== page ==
The Delaware Department of Education came out with the special education ratings for all Delaware school districts and charter schools. The information the schools and districts were rated on were based on indicators by the federal Department of Education. This is information the Delaware DOE collects from on-site monitoring of schools as well as performance data, including participation rates from the Smarter Balanced Assessment. The ratings are based on information from the 2014-2015 school year. I don’t necessarily agree with these ratings, especially as it relates to parents opting their children out of the state assessment. I’ve always found that many schools who have higher populations of students with disabilities tend to get the rougher ratings. It is a sure sign we need more funding, staff, resources, and training for special education.
Academia Antonia Alonso
Academy of Dover
Charter School of Wilmington
Early College High School
First State Montessori Academy
MOT Charter School
Newark Charter School
Odyssey Charter School
Polytech School District
Sussex Tech School District
Caesar Rodney School District
Campus Community School
Cape Henlopen School District
Delaware Design-Lab High School
Delaware Military Academy
Delmar School District
East Side Charter School
Freire Charter School
Indian River School District
Las Americas Aspira Academy
Laurel School District
Milford School District
Positive Outcomes Charter School
Providence Creek Academy
Woodbridge School District
Appoquinimink School District
Brandywine School District
Capital School District
Charter School of New Castle (formerly Family Foundations Academy)
Christina School District
Colonial School District
Delaware Academy of Public Safety & Security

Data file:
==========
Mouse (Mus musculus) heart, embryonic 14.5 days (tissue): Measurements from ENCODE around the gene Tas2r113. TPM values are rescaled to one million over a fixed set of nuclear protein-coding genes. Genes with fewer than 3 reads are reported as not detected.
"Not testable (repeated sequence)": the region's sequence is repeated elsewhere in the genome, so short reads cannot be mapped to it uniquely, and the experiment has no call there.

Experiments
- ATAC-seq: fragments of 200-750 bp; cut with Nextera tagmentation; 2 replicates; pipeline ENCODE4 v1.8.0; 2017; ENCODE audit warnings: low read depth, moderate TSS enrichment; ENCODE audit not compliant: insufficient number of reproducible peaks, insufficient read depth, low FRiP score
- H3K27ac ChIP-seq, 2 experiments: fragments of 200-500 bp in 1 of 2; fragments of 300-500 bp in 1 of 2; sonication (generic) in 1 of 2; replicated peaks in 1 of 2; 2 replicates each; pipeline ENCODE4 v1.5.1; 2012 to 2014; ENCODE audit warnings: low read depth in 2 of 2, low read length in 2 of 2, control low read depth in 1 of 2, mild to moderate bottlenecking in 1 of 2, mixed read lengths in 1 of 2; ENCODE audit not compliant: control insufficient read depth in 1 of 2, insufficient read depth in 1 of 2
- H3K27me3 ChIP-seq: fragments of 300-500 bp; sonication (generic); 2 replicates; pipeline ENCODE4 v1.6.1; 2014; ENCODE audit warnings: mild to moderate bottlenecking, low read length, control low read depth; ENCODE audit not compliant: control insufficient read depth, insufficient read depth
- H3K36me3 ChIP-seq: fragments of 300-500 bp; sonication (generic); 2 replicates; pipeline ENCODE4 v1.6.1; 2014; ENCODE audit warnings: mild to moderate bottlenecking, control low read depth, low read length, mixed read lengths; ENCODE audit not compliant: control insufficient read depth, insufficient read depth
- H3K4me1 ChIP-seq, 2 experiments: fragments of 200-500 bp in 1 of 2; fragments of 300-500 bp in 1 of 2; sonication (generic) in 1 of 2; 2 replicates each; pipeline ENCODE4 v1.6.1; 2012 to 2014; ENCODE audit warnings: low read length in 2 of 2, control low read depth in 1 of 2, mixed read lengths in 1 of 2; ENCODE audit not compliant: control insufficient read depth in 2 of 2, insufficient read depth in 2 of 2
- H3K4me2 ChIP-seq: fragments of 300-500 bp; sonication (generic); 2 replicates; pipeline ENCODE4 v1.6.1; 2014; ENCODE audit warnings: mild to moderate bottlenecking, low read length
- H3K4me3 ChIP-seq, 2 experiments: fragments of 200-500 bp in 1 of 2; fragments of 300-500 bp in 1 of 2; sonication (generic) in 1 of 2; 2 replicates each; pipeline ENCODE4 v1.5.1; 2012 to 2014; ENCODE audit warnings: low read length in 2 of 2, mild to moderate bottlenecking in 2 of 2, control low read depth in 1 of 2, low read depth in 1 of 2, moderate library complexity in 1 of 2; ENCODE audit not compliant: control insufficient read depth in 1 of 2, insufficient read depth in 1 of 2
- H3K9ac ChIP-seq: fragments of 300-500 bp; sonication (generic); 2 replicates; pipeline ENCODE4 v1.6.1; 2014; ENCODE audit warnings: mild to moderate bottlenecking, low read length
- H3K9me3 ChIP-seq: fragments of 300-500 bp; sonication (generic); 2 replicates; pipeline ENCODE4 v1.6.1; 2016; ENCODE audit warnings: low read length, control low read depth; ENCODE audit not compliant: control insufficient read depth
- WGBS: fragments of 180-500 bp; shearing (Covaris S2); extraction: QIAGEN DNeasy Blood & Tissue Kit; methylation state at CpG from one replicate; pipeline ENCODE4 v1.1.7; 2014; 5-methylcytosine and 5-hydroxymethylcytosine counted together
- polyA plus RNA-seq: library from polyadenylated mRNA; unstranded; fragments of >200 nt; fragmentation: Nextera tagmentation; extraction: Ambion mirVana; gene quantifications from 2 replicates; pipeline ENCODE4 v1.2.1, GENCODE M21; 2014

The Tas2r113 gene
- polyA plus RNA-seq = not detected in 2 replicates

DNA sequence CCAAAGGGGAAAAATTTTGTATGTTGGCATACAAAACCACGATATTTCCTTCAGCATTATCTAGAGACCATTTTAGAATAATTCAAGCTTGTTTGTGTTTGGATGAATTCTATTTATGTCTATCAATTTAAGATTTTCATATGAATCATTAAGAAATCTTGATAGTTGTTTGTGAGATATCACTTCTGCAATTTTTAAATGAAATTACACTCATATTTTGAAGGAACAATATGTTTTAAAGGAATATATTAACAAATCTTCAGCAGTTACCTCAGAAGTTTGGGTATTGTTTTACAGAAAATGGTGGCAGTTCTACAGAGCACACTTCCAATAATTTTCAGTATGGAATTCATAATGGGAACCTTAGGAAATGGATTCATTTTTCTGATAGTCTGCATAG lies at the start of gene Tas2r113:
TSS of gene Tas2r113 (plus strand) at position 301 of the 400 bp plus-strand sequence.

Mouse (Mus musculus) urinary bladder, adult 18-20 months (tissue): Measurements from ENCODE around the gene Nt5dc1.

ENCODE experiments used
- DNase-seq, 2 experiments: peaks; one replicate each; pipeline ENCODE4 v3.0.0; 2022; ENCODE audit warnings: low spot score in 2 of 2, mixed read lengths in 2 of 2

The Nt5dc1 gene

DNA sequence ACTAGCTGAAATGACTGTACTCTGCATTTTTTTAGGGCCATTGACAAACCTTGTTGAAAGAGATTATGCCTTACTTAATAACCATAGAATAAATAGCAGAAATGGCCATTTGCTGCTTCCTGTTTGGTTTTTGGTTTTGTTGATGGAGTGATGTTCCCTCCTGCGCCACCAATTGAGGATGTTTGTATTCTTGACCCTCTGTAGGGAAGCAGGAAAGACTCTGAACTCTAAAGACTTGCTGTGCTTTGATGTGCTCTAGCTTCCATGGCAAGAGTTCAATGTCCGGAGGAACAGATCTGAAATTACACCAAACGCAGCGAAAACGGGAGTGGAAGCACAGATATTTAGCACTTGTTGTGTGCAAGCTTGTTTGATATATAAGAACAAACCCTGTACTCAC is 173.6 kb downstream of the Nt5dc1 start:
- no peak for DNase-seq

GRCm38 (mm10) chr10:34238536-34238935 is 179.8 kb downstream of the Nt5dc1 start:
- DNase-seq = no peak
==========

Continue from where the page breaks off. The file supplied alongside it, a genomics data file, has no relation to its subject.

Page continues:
Gateway Lab School
Great Oaks Charter School
Kuumba Charter School
Lake Forest School District
New Castle County Vo-Tech
Prestige Academy (closing this year)
Red Clay Consolidated School District
Seaford School District
Smyrna School District
Thomas Edison Charter School
Updated, 7:02am, 5/26/17: This is NOT some new school voucher scheme. This has always existed. It is actually a federal rule. If public schools want federal funds, they must ensure private schools within their districts have equitable services. One of the requirements is the districts MUST reach out to the private schools, compare notes, and offer to share federal funds with them. The system is changing, thus these new Delaware DOE documents. The DOE has a larger role in making sure this happens which requires more follow-up with private schools to ensure this is happening. As well, there is a larger amount of funds required to be shared with private schools. But, the feds aren’t supplying more federal dollars to districts so that means the districts have to give up more of their share of federal dollars. Can someone please tell me, with all the headaches and angst we get from federal funds, along with the testing mandates, why we still WANT federal education dollars?
It looks like the Delaware Department of Education is in the planning stages to set up a school voucher system in Delaware based on changes to the Every Student Succeeds Act. I know some Delaware private schools do get funding from Delaware school districts for certain services. As an example, a parent could file a due process complaint over special education issues and if they win, the district may have to pay for private school for the special education child. I know Christina School District pays for transportation costs to some private schools for students with disabilities. But this? Can someone please explain this one to me?